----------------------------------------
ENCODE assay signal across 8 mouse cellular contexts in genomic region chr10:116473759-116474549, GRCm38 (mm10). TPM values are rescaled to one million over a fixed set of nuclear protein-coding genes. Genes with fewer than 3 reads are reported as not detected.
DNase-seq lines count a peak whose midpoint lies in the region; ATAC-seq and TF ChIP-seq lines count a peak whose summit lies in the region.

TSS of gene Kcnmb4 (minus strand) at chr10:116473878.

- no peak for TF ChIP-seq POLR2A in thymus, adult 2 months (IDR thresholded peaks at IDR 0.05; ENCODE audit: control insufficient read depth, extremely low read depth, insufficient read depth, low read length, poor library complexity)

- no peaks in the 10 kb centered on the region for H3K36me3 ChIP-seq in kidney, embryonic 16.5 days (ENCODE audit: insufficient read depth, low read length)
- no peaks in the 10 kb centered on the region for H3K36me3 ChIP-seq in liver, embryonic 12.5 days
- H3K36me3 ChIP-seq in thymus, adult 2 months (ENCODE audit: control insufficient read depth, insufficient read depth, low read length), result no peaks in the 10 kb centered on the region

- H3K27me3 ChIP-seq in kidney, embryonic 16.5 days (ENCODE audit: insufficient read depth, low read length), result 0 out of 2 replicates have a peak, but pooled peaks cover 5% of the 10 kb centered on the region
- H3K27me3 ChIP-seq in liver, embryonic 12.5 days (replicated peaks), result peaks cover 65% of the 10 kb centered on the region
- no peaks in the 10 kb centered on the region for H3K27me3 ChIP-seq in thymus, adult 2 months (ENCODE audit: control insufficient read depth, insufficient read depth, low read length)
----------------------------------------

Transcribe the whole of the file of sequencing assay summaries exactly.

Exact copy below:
ENCODE assay signal across 8 mouse cellular contexts in genomic region chr10:116473759-116474549, GRCm38 (mm10). TPM values are rescaled to one million over a fixed set of nuclear protein-coding genes. Genes with fewer than 3 reads are reported as not detected.
DNase-seq lines count a peak whose midpoint lies in the region; ATAC-seq and TF ChIP-seq lines count a peak whose summit lies in the region.

TSS of gene Kcnmb4 (minus strand) at chr10:116473878.

- no peak for TF ChIP-seq POLR2A in thymus, adult 2 months (IDR thresholded peaks at IDR 0.05; ENCODE audit: control insufficient read depth, extremely low read depth, insufficient read depth, low read length, poor library complexity)

- no peaks in the 10 kb centered on the region for H3K36me3 ChIP-seq in kidney, embryonic 16.5 days (ENCODE audit: insufficient read depth, low read length)
- no peaks in the 10 kb centered on the region for H3K36me3 ChIP-seq in liver, embryonic 12.5 days
- H3K36me3 ChIP-seq in thymus, adult 2 months (ENCODE audit: control insufficient read depth, insufficient read depth, low read length), result no peaks in the 10 kb centered on the region

- H3K27me3 ChIP-seq in kidney, embryonic 16.5 days (ENCODE audit: insufficient read depth, low read length), result 0 out of 2 replicates have a peak, but pooled peaks cover 5% of the 10 kb centered on the region
- H3K27me3 ChIP-seq in liver, embryonic 12.5 days (replicated peaks), result peaks cover 65% of the 10 kb centered on the region
- no peaks in the 10 kb centered on the region for H3K27me3 ChIP-seq in thymus, adult 2 months (ENCODE audit: control insufficient read depth, insufficient read depth, low read length)